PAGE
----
Not only that, Tuerk, who was wearing a brace on his right knee following the loss, is already labeled as questionable for what it in every sense of the phrase a must-win game for Steve Sarkisian against Notre Dame eight days from now.

With Tuerk sidelined for the remainder of the game, he was replaced by Toa Lobendahn. It’s unclear which direction the Trojans would go if Tuerk is a no-go this weekend, although Khaliel Rodgers, who had been dealing with a personal issue, has been Tuerk’s backup.

Tuerk has started 38 games in his Trojan career — 18 at center, 14 at left guard, five at left tackle, one at right tackle. Lobendahn started all 13 games as a true freshman last season, the first eight at left guard and then five at right tackle.

Was Washington loss the beginning of the end of the Steve Sarkisian era at USC?

Steve Sarkisian

Steve Sarkisian’s win totals in his six previous seasons are both a positive and a negative.

On one hand, he resurrected a moribund Washington program that went 0-12 under Ty Willingham in 2008 and took them to four consecutive bowl games from 2010-2013. He won nine games his last year in Seattle, then led a talented-yet-thin USC team to a nine-win season and AP No. 20 finish in 2014.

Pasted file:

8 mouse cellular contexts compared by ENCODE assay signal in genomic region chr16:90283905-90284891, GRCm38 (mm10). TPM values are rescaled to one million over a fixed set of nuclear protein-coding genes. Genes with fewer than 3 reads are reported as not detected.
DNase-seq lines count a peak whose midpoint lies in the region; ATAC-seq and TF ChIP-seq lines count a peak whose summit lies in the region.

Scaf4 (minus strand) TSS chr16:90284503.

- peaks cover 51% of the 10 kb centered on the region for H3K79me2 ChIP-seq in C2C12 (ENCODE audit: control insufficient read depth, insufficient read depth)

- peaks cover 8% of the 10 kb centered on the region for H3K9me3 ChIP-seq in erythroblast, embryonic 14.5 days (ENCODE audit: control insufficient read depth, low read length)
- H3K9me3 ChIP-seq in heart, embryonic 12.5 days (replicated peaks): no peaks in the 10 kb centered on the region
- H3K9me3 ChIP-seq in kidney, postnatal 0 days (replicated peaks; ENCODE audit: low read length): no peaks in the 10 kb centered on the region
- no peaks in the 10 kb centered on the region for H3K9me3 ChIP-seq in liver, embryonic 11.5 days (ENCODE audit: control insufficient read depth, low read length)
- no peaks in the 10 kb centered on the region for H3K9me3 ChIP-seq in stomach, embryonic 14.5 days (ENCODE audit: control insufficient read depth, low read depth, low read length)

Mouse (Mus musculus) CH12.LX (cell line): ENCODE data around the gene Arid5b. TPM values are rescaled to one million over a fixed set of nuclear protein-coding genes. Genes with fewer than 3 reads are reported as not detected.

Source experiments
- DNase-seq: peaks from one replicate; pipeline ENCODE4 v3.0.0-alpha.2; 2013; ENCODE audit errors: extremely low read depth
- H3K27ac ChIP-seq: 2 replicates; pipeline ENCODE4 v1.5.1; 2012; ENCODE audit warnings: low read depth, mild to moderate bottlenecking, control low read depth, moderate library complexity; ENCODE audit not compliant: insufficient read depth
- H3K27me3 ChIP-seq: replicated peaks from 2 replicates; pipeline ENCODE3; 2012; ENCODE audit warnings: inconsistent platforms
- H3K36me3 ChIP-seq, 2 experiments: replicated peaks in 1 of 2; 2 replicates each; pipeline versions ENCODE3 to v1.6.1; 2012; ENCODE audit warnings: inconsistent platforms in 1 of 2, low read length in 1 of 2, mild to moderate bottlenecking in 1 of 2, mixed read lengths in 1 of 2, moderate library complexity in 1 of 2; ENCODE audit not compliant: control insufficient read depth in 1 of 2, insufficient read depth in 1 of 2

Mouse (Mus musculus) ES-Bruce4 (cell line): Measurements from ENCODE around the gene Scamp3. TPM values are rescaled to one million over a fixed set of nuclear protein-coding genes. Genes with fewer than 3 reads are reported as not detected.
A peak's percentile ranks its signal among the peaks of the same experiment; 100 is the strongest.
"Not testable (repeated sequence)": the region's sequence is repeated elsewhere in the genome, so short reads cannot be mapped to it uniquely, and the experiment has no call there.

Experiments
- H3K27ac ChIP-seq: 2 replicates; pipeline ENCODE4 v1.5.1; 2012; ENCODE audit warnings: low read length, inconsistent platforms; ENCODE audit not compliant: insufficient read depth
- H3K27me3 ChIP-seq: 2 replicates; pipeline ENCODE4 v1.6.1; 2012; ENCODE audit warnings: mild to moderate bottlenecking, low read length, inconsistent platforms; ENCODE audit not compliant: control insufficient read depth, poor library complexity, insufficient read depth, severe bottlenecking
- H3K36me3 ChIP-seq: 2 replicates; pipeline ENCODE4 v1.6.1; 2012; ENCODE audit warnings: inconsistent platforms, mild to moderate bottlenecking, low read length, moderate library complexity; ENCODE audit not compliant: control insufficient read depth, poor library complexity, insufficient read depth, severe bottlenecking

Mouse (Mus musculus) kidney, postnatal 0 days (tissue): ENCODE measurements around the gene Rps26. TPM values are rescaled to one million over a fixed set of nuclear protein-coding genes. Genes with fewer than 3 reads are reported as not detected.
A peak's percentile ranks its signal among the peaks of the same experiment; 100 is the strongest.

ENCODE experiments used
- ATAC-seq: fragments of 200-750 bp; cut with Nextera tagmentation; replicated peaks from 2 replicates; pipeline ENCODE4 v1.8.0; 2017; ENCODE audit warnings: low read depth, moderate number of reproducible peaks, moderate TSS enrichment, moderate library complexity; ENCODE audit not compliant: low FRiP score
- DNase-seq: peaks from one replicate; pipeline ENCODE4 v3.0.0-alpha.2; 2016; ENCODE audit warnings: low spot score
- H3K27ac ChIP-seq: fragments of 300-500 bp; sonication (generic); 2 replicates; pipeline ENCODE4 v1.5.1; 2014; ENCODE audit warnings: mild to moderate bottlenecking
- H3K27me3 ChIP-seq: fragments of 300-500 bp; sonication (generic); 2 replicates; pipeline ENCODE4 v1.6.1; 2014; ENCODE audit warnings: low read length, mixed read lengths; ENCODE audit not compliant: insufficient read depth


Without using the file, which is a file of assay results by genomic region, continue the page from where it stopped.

Those are good accomplishments. But the flip side of the argument is Sarkisian has never won double-digit games in a season, something that’s a necessity to keep one’s job at USC. The Trojans’ 17-12 loss to Washington last night — at home, no less — means the road to 10 wins and a Pac-12 title will be awfully difficult.

And worse yet, there are plenty of arguments to be made Sarkisian doesn’t deserve the benefit of the doubt and a little more time in Los Angeles to turn things around (#SarkAfterDark, his drunken rant at a booster event, certainly doesn’t help). The reaction from national media to last night’s loss looked like this:

Mandel, in his column, argued USC is right where it was two years ago with Lane Kiffin as its coach. And there’s this embarrassing thought, that looks more and more like a truth, for Pat Haden:

This one, however, was the most damning by far for many reasons, most notably that it came at the hands of Sarkisian’s old team. The sense among many Washington fans nearly two years ago was that the Huskies managed to upgrade coaches when the school lured Chris Petersen from Boise State upon Sarkisian’s departure to USC.

They were right.

USA Today’s Dan Wolken similarly wrote that USC needs to drop Sarkisian and bring in Chip Kelly from the Philadelphia Eagles.

This is the state of USC, and it may not get better. The Trojans start a brutal three-game stretch next Saturday at Notre Dame in primetime, then welcome Utah to Los Angeles the next week. A Halloween trip to Berkeley to face Jared Goff and Cal finishes it up. There’s a very real chance USC, for all its talent and all its hype, limps into November with a 4-4 or 3-5 record.

Sarkisian will have to engineer and sustain a major turnaround in these coming weeks, otherwise he’ll give Haden all the ammo he needs to unceremoniously jettison him after two years.